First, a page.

Introduction to the Japanese market
Japan is the second biggest music market in the world, with a retail value of USD $2,627.9 million (IFPI 2014). 78% of recorded music sales are physical and 17% are digital. The market share of physical music sales in relation to all sales is the largest in the world.
In 2014, the production value of physical and digital music sales decreased 5% to ca.2,5 billion USD, according to a RIAJ (Recording Industry Association of Japan) 2015 report. The value of vinyl production increased by 66% in 2014, although the total amount of units sold remains small (ca. 400,000 units).
Arguably, one of the main reasons Japan still retains a relatively strong recorded music market is a result of the 2012 Copyright Act that enacted penalties including imprisonment and fines for illegal downloading, uploading and even viewing of copyrighted material.
According to the Oricon 2014 music market report, J-Pop (Japanese pop) is the country’s most popular genre, accounting for 73.2% of total music sales (http://www.musicman.net.com/business/43498.html). Of the remainder, Anime soundtrack account for 9.7%, international music (known as YOGAKU) 8.4%, Jazz and Classical 4.6% and Enka (Japanese traditional/country music) 4.1% of total sales.
When looking at 2014, Japanese music accounted for 84% of all music sales compared to 16% for international artists. Because of cultural reasons – including language barriers – and the fact that international artists seldom perform in Japan, it can be challenging for international artists to connect with Japanese fans.
Record Labels, Licensing and Distribution
Universal Music LLC
Warner Music Japan Inc.
Avex Entertainment Inc /Avex Marketing Inc.
JVC Kenwood Victor Entertainment Corp.
King Record Co.,Ltd.
Teichiku Eertainment, Inc.
Sony Music Entertainment (Japan), Inc.
Hats Unlimited Co. Ltd.
Naxos Japan, Inc.
Spiritual Beast Co. Ltd.
Ward Records, Inc.
Nippon Columbia Co. Ltd.
Pony Canyon Inc.
Yamaha Music Communications Co. Ltd.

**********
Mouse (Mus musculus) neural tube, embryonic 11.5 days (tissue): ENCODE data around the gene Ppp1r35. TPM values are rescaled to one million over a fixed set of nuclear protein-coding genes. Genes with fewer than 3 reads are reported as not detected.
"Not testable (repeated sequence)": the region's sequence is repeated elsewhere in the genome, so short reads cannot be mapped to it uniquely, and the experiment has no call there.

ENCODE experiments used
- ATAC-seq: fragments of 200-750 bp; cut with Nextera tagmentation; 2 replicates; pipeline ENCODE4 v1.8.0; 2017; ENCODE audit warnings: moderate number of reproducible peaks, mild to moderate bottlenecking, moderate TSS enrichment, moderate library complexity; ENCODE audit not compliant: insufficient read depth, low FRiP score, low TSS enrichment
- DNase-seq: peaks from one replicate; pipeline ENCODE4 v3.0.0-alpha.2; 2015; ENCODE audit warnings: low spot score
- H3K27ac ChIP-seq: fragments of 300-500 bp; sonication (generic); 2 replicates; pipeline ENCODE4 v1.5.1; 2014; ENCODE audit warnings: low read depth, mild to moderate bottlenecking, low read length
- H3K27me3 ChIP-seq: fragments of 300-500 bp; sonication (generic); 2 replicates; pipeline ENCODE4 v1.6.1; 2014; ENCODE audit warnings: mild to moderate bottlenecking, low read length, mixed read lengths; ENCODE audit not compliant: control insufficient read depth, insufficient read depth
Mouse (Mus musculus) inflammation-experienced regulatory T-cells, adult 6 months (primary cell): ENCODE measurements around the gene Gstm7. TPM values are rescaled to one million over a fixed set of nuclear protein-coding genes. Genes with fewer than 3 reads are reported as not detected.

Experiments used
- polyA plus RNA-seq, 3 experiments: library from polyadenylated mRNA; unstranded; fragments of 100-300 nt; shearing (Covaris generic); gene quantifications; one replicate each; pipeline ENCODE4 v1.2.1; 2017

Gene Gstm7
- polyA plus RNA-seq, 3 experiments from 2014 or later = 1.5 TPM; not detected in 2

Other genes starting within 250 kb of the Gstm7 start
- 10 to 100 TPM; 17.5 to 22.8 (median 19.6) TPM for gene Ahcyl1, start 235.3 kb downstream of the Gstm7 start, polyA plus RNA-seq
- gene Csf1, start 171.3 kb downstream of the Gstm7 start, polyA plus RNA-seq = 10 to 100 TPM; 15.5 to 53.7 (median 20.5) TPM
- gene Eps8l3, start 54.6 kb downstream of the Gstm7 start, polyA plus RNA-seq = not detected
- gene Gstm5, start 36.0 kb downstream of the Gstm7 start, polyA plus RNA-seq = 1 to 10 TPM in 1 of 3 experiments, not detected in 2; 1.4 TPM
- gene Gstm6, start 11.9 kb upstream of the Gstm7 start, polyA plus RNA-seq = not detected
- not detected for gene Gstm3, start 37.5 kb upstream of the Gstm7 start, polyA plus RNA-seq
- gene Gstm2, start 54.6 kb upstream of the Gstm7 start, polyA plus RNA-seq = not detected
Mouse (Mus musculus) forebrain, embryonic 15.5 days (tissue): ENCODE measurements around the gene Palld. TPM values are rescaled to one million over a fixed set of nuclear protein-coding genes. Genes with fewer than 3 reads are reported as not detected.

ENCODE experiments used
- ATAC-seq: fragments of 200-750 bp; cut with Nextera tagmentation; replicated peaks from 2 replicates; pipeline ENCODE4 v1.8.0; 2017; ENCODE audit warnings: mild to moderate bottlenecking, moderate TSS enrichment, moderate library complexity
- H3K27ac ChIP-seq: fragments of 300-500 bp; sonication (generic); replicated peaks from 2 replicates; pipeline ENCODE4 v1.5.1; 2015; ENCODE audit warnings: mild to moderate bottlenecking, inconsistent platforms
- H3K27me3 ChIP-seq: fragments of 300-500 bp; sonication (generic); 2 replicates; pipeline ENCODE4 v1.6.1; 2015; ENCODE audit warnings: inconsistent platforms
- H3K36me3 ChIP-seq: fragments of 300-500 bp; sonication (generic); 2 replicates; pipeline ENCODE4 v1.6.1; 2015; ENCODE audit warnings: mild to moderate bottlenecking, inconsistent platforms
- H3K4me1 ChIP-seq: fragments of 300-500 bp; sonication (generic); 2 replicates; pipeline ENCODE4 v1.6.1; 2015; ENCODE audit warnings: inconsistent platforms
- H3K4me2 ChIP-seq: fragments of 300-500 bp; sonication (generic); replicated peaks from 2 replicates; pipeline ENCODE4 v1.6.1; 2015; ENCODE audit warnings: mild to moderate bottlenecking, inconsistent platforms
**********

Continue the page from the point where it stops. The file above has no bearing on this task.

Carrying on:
Yoshimoto R and Co. Ltd.
NBC Universal Entertainment Japan LLC.
Konami Digital Entertainment Co., Ltd.
Space Shower Networks Inc.
Rambling Records Inc.
Wave Master inc./Billion
Wowow Entertainment, Inc.
Japan’s major music publishing companies are mostly owned or partly owned by media companies (eg TV networks, radio stations, newspaper publishers, film and TV production companies), as well as major marketing agencies, artist management companies and record labels.
Most publishing companies and broadcasting media companies have umbrella agreements with JASRAC (the Japanese Society for Rights of Authors, Composers, and Publishers), the collective management organisation administering music copyrights and collection of royalties in Japan.
The music-related publishers listed below are the ones that have their own international department.
Avex Music Publishing Inc.
Bad News Music Publishing Co. Inc.
EMI Music Publishing Japan Ltd.
Fujipacific Music Inc.
Lastrum Music Entertainment Inc.
Mr. Music, Inc.
Nippon Television Music Corporation
Seven Seas Music Co. Ltd.
Shinko Music Entertainment Co. Ltd.
Sony Music Artists Inc.
Sony Music Publishing (Japan) Inc.
Taiyo Music, Inc.
Teichiku Music, Inc.
Toy’s Factory Music
TV Asahi Music Co. Ltd.
TV Tokyo Music, Inc.
Universal Music Publishing LLC.
Victor Music Arts, Inc.
Warner/Chappell Music, Japan K.K.
Watanabe Music Publishing Co. Ltd.
Yamaha Music Publishing, Inc.
Zen-On Music Company Ltd.
Being the world leader in physical sales, Japan still has a large number of music retail chains and stores. Despite online retail sites such as Amazon and sites run by major retail chains (eg Tower Records, HMV, Tsutaya), physical retail stores remain popular for purchasing music and related merchandise.
In-store promotion sponsored by record labels is a useful promotional tool in Japan. Radio promotions tend to be less effective as most people commute by public transportation, rather than listen to the radio in their cars.
In most music stores, customers have the option to listen to entire albums before purchase, while in-store events with artist signings, live performances and talks are also common. Music store staff are generally well informed about their field, which contributes to a healthy retail culture.
In 2014, the value of digital music sales increased 5% to USD $360 million, which marked the first year-on-year increase in five years since 2009 (RIAJ 2015).
Digital music sales in Japan include large volumes of ringtone downloads directly to mobile phones. Ringtones are popular especially among minors and others who want to be saved the trouble of registration, as such services are charged directly to the phone bill. However, this somewhat prevents other music downloading services such as Apple’s iTunes Store and Amazon from gaining users.
In 2015, several new music streaming services officially launched in Japan:
- AWA, owned by Cyber Agent and Avex Digital – a digital company under a Japanese major label
- Line Music – owned by Asia’s largest SNS message application company LINE
- Apple Music – by Apple